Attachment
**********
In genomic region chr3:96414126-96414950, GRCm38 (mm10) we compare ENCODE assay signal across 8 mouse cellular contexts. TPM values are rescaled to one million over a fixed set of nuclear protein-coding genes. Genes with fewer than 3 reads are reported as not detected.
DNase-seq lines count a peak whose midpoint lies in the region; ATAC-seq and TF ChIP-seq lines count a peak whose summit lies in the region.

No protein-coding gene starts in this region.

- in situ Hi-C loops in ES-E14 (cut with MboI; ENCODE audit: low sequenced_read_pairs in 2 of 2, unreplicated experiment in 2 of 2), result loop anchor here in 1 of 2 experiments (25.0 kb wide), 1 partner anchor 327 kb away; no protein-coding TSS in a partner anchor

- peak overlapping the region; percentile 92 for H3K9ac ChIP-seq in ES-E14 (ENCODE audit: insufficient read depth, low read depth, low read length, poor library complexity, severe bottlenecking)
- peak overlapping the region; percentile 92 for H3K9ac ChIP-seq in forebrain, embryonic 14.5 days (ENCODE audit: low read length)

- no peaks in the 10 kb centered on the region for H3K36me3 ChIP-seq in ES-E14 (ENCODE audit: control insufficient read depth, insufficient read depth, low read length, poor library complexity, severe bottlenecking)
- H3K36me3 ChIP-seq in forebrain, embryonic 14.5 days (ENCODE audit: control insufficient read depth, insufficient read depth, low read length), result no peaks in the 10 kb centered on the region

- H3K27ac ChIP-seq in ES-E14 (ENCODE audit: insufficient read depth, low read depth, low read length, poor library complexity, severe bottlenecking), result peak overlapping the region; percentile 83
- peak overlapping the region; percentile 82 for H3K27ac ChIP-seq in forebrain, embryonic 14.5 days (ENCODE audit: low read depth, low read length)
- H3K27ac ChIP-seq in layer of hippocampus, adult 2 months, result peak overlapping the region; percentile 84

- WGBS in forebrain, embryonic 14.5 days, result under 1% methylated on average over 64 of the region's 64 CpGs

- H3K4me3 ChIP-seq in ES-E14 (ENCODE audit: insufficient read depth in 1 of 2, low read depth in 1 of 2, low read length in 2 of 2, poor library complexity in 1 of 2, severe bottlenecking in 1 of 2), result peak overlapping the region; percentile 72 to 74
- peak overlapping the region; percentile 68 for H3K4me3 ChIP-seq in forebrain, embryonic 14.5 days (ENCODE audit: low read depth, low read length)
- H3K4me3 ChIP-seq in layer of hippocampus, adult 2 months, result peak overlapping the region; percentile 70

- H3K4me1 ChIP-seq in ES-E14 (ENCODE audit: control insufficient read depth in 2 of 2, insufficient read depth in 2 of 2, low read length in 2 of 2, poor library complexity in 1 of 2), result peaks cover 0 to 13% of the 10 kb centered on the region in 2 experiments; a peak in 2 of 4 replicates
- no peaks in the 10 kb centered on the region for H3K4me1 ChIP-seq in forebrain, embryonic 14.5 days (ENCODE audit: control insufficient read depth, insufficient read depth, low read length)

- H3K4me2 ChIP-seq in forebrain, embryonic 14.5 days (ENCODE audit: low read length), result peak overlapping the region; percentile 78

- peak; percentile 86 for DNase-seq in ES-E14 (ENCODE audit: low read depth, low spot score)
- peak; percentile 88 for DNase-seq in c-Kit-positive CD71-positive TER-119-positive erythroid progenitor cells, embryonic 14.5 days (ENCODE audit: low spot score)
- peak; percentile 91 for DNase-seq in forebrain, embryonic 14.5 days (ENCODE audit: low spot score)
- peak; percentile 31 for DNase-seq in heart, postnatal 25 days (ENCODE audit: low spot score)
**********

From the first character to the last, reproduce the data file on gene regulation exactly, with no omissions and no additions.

In genomic region chr3:96414126-96414950, GRCm38 (mm10) we compare ENCODE assay signal across 8 mouse cellular contexts. TPM values are rescaled to one million over a fixed set of nuclear protein-coding genes. Genes with fewer than 3 reads are reported as not detected.
DNase-seq lines count a peak whose midpoint lies in the region; ATAC-seq and TF ChIP-seq lines count a peak whose summit lies in the region.

No protein-coding gene starts in this region.

- in situ Hi-C loops in ES-E14 (cut with MboI; ENCODE audit: low sequenced_read_pairs in 2 of 2, unreplicated experiment in 2 of 2), result loop anchor here in 1 of 2 experiments (25.0 kb wide), 1 partner anchor 327 kb away; no protein-coding TSS in a partner anchor

- peak overlapping the region; percentile 92 for H3K9ac ChIP-seq in ES-E14 (ENCODE audit: insufficient read depth, low read depth, low read length, poor library complexity, severe bottlenecking)
- peak overlapping the region; percentile 92 for H3K9ac ChIP-seq in forebrain, embryonic 14.5 days (ENCODE audit: low read length)

- no peaks in the 10 kb centered on the region for H3K36me3 ChIP-seq in ES-E14 (ENCODE audit: control insufficient read depth, insufficient read depth, low read length, poor library complexity, severe bottlenecking)
- H3K36me3 ChIP-seq in forebrain, embryonic 14.5 days (ENCODE audit: control insufficient read depth, insufficient read depth, low read length), result no peaks in the 10 kb centered on the region

- H3K27ac ChIP-seq in ES-E14 (ENCODE audit: insufficient read depth, low read depth, low read length, poor library complexity, severe bottlenecking), result peak overlapping the region; percentile 83
- peak overlapping the region; percentile 82 for H3K27ac ChIP-seq in forebrain, embryonic 14.5 days (ENCODE audit: low read depth, low read length)
- H3K27ac ChIP-seq in layer of hippocampus, adult 2 months, result peak overlapping the region; percentile 84

- WGBS in forebrain, embryonic 14.5 days, result under 1% methylated on average over 64 of the region's 64 CpGs

- H3K4me3 ChIP-seq in ES-E14 (ENCODE audit: insufficient read depth in 1 of 2, low read depth in 1 of 2, low read length in 2 of 2, poor library complexity in 1 of 2, severe bottlenecking in 1 of 2), result peak overlapping the region; percentile 72 to 74
- peak overlapping the region; percentile 68 for H3K4me3 ChIP-seq in forebrain, embryonic 14.5 days (ENCODE audit: low read depth, low read length)
- H3K4me3 ChIP-seq in layer of hippocampus, adult 2 months, result peak overlapping the region; percentile 70

- H3K4me1 ChIP-seq in ES-E14 (ENCODE audit: control insufficient read depth in 2 of 2, insufficient read depth in 2 of 2, low read length in 2 of 2, poor library complexity in 1 of 2), result peaks cover 0 to 13% of the 10 kb centered on the region in 2 experiments; a peak in 2 of 4 replicates
- no peaks in the 10 kb centered on the region for H3K4me1 ChIP-seq in forebrain, embryonic 14.5 days (ENCODE audit: control insufficient read depth, insufficient read depth, low read length)

- H3K4me2 ChIP-seq in forebrain, embryonic 14.5 days (ENCODE audit: low read length), result peak overlapping the region; percentile 78

- peak; percentile 86 for DNase-seq in ES-E14 (ENCODE audit: low read depth, low spot score)
- peak; percentile 88 for DNase-seq in c-Kit-positive CD71-positive TER-119-positive erythroid progenitor cells, embryonic 14.5 days (ENCODE audit: low spot score)
- peak; percentile 91 for DNase-seq in forebrain, embryonic 14.5 days (ENCODE audit: low spot score)
- peak; percentile 31 for DNase-seq in heart, postnatal 25 days (ENCODE audit: low spot score)